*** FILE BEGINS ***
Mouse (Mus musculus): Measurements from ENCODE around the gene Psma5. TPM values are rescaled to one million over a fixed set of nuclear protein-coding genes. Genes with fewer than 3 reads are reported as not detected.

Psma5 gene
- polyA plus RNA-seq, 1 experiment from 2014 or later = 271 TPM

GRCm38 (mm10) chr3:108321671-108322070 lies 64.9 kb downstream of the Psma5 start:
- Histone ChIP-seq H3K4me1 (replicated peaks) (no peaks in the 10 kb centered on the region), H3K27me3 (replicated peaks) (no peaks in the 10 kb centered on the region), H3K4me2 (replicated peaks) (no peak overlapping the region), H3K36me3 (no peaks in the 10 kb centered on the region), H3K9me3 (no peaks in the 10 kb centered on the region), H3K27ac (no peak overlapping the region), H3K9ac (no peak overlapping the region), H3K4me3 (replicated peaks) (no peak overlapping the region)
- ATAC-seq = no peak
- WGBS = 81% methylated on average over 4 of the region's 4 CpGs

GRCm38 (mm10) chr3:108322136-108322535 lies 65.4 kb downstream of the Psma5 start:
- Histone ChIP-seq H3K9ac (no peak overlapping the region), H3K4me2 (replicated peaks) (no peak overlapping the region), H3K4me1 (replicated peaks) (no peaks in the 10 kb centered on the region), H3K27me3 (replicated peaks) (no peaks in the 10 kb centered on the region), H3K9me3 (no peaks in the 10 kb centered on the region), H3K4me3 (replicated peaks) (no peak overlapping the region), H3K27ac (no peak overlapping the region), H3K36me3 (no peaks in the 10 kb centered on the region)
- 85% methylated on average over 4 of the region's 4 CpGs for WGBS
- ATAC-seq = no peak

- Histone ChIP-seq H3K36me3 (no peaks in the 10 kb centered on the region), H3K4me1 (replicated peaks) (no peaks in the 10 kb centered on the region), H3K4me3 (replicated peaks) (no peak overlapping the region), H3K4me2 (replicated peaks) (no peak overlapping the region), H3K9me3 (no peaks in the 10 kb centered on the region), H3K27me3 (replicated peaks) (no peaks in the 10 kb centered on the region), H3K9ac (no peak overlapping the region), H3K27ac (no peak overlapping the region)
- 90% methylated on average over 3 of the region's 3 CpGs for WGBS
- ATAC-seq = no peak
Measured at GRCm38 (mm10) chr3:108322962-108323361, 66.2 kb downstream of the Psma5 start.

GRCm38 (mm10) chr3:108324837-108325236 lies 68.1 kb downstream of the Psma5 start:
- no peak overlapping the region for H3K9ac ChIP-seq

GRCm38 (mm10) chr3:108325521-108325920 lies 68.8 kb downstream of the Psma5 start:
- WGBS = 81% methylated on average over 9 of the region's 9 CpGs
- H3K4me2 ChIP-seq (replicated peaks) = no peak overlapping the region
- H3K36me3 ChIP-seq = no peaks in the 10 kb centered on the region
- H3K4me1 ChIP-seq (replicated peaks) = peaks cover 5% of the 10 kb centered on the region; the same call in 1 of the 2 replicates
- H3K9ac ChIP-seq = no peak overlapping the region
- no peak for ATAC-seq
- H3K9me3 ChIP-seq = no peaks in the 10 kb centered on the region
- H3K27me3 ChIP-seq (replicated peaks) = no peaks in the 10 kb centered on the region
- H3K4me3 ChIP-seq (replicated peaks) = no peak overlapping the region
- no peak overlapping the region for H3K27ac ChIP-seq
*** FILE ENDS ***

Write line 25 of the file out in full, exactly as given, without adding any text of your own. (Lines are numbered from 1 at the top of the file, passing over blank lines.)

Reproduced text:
- H3K9me3 ChIP-seq = no peaks in the 10 kb centered on the region